41. 41.

    Nasreddine ZS, Phillips NA, Bédirian V, Charbonneau S, Whitehead V, Collin I, et al. The Montreal Cognitive Assessment, MoCA: a brief screening tool for mild cognitive impairment. J Am Geriatr Soc. 2005;53(4):695–9.

    PubMed  Article  PubMed Central  Google Scholar 

  42. 42.

    Ziad Nasreddine MD. MoCA Montreal cognitive assessment [Internet]. Available from: https://www.mocatest.org/.

  43. 43.

    Bienkiewicz MMN, Craig CM. Parkinson’s is time on your side? Evidence for difficulties with sensorimotor synchronization. Front Neurol. 2015;6:249.

    PubMed  PubMed Central  Article  Google Scholar 

Download references

Acknowledgements

None

Authors’ contributions {31b}

Study concept was developed by LP, BZ, FC, WT, and ZL. Study design was developed by LP, NKQ, JL, and WT. Literature search was done by LP, NKQ, and JL. Recruitment and screening of participants will be done by BZ and ZL. Data collection will be done by LP. Data analysis will be done by NKQ. Preparation and drafting of study protocol and overall trial management will be done by LP. Drafting of manuscript was done by JL, LP, NKQ, and WT. Coordination of manuscript preparation and submission was done by WT. Funding supports for the study were secured by FC and ZL. All authors commented on the final draft and approved of the final manuscript.

Competing interests {28}

The authors declare that they have no competing interests.

Funding {4}

The work is supported by:

Project title: Program of Individualized Diagnosis and Treatment of Parkinson’s Disease and Related Dyskinesia and Construction of Neural Regulation Platform (LNCCC-C06-2015)

Awarding organization: Health and Family Planning Commission of Liaoning Province, People’s Republic of China

Date of approval: 1 January 2015

Full name of the trial: Program of Individualized Diagnosis and Treatment of Parkinson’s Disease and Related Dyskinesia and Construction of Neural Regulation Platform

Full name of the organization giving ethical approval: Dalian Medical University

The funding body did not participate in the study design.

Availability of data and materials {29}

Any data required to support the protocol can be supplied upon reasonable request.

Consent for publication {32}

Participants are asked for their consent for publication of their collected data on the consent form, collected prior to the start of the study. Reader can obtain a digital copy of the consent form from the corresponding author on request.

Ethics approval and consent to participate {24}

Ethical approval of the study was obtained within the First Affiliated Hospital of Dalian Medical University in Liaoning, China. The Protocol Record number is PJ-KY-2019-123. Informed consent is obtained from all study participants.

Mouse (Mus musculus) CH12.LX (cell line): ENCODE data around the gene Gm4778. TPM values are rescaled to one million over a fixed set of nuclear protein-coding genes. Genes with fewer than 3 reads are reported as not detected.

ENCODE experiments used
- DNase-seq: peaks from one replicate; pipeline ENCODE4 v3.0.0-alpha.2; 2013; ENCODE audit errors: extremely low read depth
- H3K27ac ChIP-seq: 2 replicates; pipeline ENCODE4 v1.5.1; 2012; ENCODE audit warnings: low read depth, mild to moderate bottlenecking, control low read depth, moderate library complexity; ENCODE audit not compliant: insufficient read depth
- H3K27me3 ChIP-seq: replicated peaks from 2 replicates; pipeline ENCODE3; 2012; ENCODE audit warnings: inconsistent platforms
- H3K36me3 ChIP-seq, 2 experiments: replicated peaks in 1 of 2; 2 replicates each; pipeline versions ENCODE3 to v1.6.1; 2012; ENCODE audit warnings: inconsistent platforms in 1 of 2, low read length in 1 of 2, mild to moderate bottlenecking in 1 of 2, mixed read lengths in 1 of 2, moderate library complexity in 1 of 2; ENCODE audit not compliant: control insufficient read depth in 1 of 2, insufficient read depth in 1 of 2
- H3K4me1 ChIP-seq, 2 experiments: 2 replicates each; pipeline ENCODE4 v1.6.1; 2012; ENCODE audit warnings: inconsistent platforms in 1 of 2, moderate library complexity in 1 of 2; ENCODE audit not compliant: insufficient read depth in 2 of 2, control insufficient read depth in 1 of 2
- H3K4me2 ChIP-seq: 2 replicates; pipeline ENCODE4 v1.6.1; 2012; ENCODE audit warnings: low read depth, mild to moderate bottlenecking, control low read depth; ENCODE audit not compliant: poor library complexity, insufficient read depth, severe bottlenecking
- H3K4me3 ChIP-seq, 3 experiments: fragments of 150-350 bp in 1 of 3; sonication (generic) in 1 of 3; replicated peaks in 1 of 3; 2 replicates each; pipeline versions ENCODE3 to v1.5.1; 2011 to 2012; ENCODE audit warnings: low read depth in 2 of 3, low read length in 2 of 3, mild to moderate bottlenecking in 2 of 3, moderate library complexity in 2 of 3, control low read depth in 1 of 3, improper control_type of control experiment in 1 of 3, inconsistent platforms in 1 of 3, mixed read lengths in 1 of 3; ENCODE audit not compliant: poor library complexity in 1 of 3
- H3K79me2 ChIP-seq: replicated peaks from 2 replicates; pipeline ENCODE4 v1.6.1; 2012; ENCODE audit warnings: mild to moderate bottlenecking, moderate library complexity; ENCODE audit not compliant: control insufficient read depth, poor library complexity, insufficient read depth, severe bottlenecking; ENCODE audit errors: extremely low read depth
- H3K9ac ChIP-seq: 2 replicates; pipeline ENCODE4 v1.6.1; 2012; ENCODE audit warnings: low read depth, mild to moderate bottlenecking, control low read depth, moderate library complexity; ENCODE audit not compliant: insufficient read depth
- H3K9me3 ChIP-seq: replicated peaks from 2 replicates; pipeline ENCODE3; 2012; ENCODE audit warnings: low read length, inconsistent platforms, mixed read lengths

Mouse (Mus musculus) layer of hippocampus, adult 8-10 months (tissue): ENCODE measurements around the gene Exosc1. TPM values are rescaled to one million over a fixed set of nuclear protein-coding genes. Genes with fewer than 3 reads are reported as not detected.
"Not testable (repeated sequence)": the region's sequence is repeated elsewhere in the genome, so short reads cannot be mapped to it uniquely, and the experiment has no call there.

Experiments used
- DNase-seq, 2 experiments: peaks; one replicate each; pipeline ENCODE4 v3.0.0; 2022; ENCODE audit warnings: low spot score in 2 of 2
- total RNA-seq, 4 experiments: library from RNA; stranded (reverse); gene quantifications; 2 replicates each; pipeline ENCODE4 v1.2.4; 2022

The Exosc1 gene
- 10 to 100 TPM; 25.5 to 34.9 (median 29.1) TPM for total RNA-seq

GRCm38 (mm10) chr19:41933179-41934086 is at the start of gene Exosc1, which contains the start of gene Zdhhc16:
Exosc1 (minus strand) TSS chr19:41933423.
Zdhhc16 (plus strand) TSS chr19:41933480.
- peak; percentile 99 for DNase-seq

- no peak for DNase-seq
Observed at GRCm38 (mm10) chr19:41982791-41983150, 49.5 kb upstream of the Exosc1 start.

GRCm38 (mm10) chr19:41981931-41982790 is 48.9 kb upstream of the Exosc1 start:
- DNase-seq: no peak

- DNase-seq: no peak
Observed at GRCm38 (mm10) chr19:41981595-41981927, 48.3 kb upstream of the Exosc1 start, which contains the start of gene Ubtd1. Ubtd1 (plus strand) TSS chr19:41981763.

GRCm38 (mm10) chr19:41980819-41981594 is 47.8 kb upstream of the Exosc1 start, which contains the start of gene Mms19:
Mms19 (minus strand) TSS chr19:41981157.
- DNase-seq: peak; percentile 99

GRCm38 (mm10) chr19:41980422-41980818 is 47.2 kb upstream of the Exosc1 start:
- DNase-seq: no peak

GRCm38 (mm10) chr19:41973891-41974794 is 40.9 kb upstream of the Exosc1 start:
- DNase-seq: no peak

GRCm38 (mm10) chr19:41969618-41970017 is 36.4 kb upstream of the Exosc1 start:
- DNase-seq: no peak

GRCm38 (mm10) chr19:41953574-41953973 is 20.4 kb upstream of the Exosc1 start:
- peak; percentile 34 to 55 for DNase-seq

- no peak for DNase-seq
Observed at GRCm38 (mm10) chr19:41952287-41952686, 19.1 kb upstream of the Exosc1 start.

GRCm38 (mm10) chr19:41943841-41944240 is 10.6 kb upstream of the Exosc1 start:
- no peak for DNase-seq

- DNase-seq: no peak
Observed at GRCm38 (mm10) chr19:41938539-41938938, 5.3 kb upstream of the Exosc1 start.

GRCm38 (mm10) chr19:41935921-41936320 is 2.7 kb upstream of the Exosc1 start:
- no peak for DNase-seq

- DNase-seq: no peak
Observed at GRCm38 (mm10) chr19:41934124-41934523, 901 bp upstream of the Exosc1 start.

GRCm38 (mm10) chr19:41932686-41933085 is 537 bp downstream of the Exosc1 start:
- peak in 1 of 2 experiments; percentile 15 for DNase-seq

Author information

Affiliations

Authors

Corresponding authors

Correspondence to William C. Tang or Zhanhua Liang.

Additional information

Publisher’s Note

Springer Nature remains neutral with regard to jurisdictional claims in published maps and institutional affiliations.

Rights and permissions

Open Access This article is licensed under a Creative Commons Attribution 4.0 International License, which permits use, sharing, adaptation, distribution and reproduction in any medium or format, as long as you give appropriate credit to the original author(s) and the source, provide a link to the Creative Commons licence, and indicate if changes were made. The images or other third party material in this article are included in the article's Creative Commons licence, unless indicated otherwise in a credit line to the material. If material is not included in the article's Creative Commons licence and your intended use is not permitted by statutory regulation or exceeds the permitted use, you will need to obtain permission directly from the copyright holder. To view a copy of this licence, visit http://creativecommons.org/licenses/by/4.0/. The Creative Commons Public Domain Dedication waiver (http://creativecommons.org/publicdomain/zero/1.0/) applies to the data made available in this article, unless otherwise stated in a credit line to the data.

Reprints and Permissions

About this article

Verify currency and authenticity via CrossMark

Cite this article

Pu, L., Qureshi, N.K., Ly, J. et al. Therapeutic benefits of music-based synchronous finger tapping in Parkinson’s disease—an fNIRS study protocol for randomized controlled trial in Dalian, China. Trials 21, 864 (2020). https://doi.org/10.1186/s13063-020-04770-9

Download citation

Keywords

  • Music therapy
  • Parkinson’s disease
  • fNIRS
  • Randomized controlled trials
  • Explicit and implicit timing
  • Motor-control
  • Synchronous finger tapping